With the spread of fibre optic connectivity throughout the world broadband internet is finally living up to its full potential. In many countries net users are lucky enough to have access to ultrafast fibre optic broadband with speeds of up to 1Gb, and even those places where full fibre is not yet available it’s still common to find home broadband services with speeds several times faster than basic ADSL.
This broadband speed boom has helped contribute to the explosive growth of cloud computing. At one time internet access was too slow and too unreliable to consider relying upon it for vital functions, but it’s now so universal that many of the tasks we use a computer for on a daily basis can be moved onto the cloud for greater convenience and flexibility.
Here are just a few ways to take advantage of the cloud with a superfast broadband link…
Backup your hard disk to the cloud
How many of you keep backups? Not enough of us have our vital files safeguarded and this can lead to disaster in the event of a hard drive failure, theft or loss.
External hard drives are now very affordable, and recommended as a quick way to backup your data, but you either need to remember to keep everything up to date or configure a software tool to do it for you. And an external drive is also vulnerable to theft and damage.
The cloud may be the answer to backup woes. For one thing, backup services (like the popular CrashPlan or Backblaze) are fire and forget solutions. Configure the software, and they’ll automatically upload the selected files and folders, ensuring that the remote copies are updated at the same time as the local files without any further input. And because it’s offsite, you don’t need to worry about the physical safety of your computer – even if everything was lost in a fire you could still recover the latest version of essential data. It is, essentially, secure cloud storage.
And if you have extremely important files, cloud backup can sit alongside external hard drives or other local backup solutions, covering all eventualities.
The downside is that uploading data to a cloud service can take some time if there’s a large amount of data, but this is less of a concern with the fast upstream speeds of superfast broadband.
Switch to cloud applications
There was a time when the idea of replacing Photoshop or MS Word with a web browser app would have been laughable, but this futuristic concept is now a reality.
Google Docs is the most famous example. With GDocs you get a free word processor, spreadshoot tool, PowerPoint-style presentation creator and even an online equivalent of MS Paint. Whatever you’re working on is constantly saved, so you can be confident that your files will still be there if the net goes down or your computer crashes. It also integrates seamlessly with Google Drive storage.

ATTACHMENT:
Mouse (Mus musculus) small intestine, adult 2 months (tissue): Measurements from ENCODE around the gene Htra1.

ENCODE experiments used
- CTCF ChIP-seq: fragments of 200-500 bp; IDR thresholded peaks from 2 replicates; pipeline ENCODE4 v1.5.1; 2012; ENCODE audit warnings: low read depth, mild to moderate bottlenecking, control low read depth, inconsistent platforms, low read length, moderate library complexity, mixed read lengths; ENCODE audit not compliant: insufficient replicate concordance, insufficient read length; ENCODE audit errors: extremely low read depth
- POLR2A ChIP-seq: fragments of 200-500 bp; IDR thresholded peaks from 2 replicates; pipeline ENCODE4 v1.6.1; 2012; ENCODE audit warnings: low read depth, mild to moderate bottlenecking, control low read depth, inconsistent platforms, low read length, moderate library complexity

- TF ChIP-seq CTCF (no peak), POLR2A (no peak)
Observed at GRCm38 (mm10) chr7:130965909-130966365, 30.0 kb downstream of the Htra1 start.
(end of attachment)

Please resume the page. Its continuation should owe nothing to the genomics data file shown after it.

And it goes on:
Not to be outdone, Microsoft has Office 365, which provides online versions of Word, Excel and PowerPoint. Unlike GDocs a subscription is required, but they’re far more powerful and better suited to professional use.
One impressive demonstration of a cloud app is Pixlr.com. This online image editor is surprisingly powerful, perfect for those who require something that’s more capable than MS Paint but without the high cost of Adobe Photoshop.
Host your own cloud storage server
As useful as the cloud can be, the reputation of cloud-based services (particularly those located in the US) has taken a hit recently with the revelation that the NSA is capable of monitoring just about anything you do online.
If you’re uncertain about trusting cloud storage providers an alternative to consider is using your superfast broadband to host your own server.
This doesn’t need to be complex. All the major manufacturers – including Western Digital, Buffalo and Iomega – offer network-connected hard drives with cloud functionality built in. They’re designed to be extremely simple to configure and use, and once setup in your home you can hide the drive in a cupboard or under the desk and remotely connect to upload and download your files or stream music and video.
Another option is ownCloud, which is installed on a computer (or web server) to transform it into a cloud storage service. This is a little more involved, but far more powerful and the end result resembles a customised Dropbox that you fully control. It doesn’t need an ultra powerful PC either, so you can cobble together a suitable system with a free Linux OS for very little.
Take your media online
Convenience is a big part of why cloud computing is so popular, and one of the best demonstrations of this is Google Music.
While Google Music does act as a competitor to both iTunes and Spotify, it also provides free storage for up to 20,000 of your own music files. These are uploaded from your computer with a simple application, and once completed you have instant access to your entire library over a web browser or smartphone, eliminating the need to store music locally. It also provides an easy backup of your music files!
A similar service is also now offered by Apple with iTunes, and Amazon’s Cloud music player. And startup Qvivo provides unlimited storage and streaming of both music and video.
But to take full advantage of that superfast connection, look no further than Plex. Once installed on your own computer (either a dedicated media server or any laptop or desktop) this application provides access to your music, TV shows and movies with a slick interface that’s designed for big screen viewing. Content can be streamed to smartphones, tablets and other computers both locally and remotely, and it’s supported by a wide range of streaming media players such as the Roku.